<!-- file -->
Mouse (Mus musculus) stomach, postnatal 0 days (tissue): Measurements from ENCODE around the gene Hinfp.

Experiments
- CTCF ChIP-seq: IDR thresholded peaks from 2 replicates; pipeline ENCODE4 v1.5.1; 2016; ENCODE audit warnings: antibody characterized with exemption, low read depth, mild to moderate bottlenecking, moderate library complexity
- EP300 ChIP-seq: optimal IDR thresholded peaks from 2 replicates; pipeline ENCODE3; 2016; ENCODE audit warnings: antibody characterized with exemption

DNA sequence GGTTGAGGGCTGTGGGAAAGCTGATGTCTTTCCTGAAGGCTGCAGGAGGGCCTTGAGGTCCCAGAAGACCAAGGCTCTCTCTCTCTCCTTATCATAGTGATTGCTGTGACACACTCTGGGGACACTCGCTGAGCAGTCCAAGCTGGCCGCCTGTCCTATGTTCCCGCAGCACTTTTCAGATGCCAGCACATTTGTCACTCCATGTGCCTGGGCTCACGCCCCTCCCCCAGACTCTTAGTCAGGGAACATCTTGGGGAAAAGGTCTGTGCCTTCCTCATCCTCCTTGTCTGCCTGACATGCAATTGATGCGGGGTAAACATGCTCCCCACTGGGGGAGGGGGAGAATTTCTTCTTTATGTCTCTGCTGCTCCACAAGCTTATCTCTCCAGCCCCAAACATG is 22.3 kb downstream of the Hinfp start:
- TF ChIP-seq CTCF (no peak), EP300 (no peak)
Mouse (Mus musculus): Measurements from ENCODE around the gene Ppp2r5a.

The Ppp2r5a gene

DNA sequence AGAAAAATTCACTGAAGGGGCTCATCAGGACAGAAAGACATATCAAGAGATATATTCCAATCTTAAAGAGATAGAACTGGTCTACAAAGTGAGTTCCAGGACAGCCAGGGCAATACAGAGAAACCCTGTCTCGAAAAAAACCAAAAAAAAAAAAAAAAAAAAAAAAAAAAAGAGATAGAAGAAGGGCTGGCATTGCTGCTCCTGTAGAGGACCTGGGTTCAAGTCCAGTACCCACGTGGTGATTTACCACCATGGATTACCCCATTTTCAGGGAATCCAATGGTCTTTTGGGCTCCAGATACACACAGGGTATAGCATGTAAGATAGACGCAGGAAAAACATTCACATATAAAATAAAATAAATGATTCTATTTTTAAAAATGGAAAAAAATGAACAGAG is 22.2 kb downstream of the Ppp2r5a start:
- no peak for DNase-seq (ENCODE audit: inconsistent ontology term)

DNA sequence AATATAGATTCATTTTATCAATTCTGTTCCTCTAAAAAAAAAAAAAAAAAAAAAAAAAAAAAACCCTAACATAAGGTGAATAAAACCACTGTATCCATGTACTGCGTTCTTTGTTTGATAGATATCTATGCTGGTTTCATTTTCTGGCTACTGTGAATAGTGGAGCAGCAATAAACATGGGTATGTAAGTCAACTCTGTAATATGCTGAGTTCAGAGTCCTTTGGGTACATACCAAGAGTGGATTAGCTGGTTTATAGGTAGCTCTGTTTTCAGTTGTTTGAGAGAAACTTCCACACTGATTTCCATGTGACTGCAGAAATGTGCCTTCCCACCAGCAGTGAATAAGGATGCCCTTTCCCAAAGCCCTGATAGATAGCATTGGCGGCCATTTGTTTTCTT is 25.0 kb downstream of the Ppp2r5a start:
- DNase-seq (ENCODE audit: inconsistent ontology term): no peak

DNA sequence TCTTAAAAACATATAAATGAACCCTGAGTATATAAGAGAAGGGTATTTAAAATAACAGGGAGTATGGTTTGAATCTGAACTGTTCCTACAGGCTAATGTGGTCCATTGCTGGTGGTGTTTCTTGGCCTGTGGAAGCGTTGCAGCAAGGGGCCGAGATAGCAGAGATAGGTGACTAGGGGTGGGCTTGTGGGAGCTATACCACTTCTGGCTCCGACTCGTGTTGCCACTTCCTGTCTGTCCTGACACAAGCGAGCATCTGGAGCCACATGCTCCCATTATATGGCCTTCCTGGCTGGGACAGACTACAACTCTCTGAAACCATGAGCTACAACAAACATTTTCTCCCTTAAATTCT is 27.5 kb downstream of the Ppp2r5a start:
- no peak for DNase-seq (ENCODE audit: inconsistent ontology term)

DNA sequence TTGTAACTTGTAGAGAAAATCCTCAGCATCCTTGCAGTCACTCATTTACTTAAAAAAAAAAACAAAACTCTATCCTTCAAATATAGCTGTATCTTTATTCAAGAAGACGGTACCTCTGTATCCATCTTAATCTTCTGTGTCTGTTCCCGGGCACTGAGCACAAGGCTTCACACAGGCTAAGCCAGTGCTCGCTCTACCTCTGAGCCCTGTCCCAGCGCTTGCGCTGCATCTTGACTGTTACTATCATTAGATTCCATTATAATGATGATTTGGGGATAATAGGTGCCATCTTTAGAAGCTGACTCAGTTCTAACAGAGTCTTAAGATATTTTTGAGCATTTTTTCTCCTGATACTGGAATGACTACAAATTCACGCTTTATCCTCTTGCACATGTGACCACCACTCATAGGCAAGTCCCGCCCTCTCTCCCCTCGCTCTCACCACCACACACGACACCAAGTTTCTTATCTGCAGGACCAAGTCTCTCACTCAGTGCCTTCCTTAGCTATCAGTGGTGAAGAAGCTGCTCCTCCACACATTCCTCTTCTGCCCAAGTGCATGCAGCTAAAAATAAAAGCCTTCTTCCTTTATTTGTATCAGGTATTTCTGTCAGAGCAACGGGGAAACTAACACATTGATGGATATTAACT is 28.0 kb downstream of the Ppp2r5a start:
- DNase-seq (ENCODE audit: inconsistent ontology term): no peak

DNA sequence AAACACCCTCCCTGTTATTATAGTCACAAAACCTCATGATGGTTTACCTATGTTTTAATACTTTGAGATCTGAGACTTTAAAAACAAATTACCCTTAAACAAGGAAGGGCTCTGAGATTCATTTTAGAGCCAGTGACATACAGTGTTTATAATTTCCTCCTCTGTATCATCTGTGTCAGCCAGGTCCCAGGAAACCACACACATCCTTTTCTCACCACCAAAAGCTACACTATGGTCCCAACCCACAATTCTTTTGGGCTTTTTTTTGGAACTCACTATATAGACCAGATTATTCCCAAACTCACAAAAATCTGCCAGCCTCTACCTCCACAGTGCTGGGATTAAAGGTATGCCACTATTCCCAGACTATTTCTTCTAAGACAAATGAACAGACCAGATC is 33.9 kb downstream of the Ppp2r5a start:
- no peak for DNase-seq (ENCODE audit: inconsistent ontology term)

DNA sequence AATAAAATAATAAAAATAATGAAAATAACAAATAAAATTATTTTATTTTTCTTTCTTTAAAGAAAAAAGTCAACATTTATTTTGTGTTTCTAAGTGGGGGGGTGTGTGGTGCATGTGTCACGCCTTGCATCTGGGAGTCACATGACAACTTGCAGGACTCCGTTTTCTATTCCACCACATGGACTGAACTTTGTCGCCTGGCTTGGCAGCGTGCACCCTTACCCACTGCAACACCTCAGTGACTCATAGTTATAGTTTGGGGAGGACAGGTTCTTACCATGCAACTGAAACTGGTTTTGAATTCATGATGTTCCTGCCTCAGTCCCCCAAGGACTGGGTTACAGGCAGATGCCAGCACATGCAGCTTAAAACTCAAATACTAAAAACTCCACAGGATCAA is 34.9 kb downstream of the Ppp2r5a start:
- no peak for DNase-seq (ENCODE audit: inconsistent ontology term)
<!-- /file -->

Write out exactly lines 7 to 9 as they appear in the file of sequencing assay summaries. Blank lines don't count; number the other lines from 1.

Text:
Mouse (Mus musculus): Measurements from ENCODE around the gene Ppp2r5a.

The Ppp2r5a gene

DNA sequence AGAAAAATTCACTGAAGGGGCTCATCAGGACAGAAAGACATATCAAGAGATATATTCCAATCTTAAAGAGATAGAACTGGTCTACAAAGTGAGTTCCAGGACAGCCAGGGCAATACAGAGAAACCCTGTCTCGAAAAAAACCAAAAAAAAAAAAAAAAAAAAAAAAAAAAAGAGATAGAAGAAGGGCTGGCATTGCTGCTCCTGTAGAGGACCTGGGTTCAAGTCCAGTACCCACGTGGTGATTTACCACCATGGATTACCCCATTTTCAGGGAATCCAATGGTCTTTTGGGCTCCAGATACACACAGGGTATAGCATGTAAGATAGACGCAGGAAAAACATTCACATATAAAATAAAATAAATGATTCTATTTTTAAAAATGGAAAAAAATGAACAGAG is 22.2 kb downstream of the Ppp2r5a start: